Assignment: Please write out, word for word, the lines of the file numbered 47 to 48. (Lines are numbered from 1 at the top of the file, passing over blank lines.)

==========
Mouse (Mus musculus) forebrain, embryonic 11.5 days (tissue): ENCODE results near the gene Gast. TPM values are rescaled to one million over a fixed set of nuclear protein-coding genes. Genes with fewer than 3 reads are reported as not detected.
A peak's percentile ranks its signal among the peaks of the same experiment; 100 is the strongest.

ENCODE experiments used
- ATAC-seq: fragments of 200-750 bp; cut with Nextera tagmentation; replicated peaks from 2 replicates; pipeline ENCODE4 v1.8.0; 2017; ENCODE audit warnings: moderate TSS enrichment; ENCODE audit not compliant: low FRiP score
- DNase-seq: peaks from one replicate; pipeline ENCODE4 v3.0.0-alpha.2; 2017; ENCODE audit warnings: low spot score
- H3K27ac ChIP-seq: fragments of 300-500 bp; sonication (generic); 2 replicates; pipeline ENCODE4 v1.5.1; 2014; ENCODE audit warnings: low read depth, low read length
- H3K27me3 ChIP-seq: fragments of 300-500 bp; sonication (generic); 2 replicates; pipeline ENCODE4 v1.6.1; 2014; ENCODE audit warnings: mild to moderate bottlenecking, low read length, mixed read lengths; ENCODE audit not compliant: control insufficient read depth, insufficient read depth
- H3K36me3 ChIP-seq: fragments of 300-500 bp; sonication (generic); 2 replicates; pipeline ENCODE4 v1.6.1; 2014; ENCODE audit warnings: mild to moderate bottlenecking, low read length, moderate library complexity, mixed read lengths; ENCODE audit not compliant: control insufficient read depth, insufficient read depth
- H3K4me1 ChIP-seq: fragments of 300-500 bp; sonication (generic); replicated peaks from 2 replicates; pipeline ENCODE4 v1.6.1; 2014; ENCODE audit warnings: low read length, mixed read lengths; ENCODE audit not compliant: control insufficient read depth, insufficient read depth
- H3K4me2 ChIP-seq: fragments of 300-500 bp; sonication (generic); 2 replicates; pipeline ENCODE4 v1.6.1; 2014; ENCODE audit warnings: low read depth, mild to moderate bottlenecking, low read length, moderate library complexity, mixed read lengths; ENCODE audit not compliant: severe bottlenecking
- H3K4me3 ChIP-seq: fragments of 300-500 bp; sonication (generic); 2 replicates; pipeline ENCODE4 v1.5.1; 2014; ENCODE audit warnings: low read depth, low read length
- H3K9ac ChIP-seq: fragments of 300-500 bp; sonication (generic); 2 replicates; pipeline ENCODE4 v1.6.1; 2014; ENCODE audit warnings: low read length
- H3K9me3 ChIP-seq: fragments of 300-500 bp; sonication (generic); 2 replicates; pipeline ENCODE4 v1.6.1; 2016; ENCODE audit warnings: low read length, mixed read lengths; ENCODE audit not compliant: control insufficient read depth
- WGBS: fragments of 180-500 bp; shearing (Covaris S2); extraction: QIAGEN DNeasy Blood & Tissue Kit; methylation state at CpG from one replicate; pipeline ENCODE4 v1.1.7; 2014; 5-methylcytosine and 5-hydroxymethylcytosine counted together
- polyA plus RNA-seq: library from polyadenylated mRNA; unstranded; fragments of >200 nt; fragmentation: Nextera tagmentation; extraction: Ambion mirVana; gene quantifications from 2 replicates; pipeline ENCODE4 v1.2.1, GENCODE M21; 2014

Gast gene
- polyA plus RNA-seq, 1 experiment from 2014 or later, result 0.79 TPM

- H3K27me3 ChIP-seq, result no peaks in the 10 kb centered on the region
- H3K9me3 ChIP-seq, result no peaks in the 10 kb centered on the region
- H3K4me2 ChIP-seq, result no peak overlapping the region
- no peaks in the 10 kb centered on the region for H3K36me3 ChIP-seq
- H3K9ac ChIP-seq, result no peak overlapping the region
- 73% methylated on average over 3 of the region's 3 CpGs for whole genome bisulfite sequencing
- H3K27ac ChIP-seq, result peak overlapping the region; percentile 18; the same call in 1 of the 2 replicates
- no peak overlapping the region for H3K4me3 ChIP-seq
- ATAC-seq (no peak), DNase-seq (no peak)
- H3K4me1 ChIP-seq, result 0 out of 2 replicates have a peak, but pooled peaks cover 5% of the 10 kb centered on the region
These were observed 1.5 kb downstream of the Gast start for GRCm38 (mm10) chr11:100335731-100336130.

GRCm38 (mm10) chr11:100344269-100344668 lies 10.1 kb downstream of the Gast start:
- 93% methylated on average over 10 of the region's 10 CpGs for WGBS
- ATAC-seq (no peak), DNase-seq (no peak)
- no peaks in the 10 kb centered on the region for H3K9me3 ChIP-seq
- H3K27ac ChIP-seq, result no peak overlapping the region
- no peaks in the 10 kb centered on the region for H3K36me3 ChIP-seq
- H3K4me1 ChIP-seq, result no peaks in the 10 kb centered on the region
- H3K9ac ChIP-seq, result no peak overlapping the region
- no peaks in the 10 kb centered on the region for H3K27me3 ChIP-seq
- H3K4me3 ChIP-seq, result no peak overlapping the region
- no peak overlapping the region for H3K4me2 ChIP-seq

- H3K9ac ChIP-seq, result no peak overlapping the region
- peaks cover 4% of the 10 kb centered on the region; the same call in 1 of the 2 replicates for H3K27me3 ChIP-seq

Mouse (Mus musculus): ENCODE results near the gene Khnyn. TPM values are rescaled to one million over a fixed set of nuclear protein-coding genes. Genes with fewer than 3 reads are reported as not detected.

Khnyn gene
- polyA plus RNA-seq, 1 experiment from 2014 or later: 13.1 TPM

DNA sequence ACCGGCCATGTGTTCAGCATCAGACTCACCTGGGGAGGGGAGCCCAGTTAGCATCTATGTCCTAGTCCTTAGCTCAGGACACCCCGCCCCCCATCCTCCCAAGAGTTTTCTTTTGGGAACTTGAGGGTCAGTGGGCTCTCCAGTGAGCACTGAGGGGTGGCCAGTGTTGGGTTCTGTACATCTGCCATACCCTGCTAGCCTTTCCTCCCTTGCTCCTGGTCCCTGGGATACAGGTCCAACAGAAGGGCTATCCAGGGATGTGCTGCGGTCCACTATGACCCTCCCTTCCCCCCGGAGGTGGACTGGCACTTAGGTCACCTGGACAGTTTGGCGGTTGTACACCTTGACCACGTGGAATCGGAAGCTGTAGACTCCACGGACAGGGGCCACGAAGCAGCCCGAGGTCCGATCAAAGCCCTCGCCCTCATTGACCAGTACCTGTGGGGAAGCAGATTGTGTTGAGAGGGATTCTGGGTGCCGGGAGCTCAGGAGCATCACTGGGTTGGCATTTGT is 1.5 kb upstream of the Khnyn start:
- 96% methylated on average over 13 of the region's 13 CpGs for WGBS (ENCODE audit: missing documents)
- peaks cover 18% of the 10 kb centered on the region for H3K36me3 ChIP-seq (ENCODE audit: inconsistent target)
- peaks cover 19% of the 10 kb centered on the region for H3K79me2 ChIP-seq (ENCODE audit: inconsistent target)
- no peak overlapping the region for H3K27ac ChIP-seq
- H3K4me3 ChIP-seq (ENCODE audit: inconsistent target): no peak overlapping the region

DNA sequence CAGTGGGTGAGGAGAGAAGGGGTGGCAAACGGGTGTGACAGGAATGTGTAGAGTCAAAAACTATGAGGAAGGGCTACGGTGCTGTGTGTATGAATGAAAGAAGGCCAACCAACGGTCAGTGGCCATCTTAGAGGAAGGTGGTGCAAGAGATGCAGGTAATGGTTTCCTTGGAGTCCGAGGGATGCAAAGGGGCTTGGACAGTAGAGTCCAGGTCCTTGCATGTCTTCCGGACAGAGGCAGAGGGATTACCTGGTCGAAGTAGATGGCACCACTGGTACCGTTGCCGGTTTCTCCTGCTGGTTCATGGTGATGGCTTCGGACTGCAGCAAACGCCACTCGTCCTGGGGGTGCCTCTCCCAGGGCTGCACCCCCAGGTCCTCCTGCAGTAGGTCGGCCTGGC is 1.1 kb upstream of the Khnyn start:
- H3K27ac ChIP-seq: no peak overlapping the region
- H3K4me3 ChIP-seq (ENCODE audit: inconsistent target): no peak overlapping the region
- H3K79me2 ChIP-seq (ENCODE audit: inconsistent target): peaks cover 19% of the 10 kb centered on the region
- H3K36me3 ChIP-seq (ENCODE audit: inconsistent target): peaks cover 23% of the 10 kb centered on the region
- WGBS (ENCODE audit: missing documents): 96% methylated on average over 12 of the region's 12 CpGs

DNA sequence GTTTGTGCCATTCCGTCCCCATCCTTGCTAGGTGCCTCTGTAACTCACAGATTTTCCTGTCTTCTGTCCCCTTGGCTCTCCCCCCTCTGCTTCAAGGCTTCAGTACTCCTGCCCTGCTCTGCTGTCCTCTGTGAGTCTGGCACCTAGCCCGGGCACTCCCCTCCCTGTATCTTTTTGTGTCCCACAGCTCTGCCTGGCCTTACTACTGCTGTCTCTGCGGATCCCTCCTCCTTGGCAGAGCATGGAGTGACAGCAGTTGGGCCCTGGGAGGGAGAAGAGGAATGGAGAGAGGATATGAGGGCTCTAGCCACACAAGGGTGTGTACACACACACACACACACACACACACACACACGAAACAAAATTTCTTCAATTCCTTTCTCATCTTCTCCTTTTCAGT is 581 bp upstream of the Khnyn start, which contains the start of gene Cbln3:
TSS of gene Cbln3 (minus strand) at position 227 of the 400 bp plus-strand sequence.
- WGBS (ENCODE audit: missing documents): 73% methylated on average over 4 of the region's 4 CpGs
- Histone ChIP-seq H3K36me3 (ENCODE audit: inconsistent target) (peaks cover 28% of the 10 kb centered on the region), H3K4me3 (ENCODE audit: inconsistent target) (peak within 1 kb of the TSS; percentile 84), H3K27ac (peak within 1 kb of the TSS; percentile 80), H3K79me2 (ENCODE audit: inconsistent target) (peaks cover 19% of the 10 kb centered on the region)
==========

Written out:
- peaks cover 18% of the 10 kb centered on the region for H3K36me3 ChIP-seq (ENCODE audit: inconsistent target)
- peaks cover 19% of the 10 kb centered on the region for H3K79me2 ChIP-seq (ENCODE audit: inconsistent target)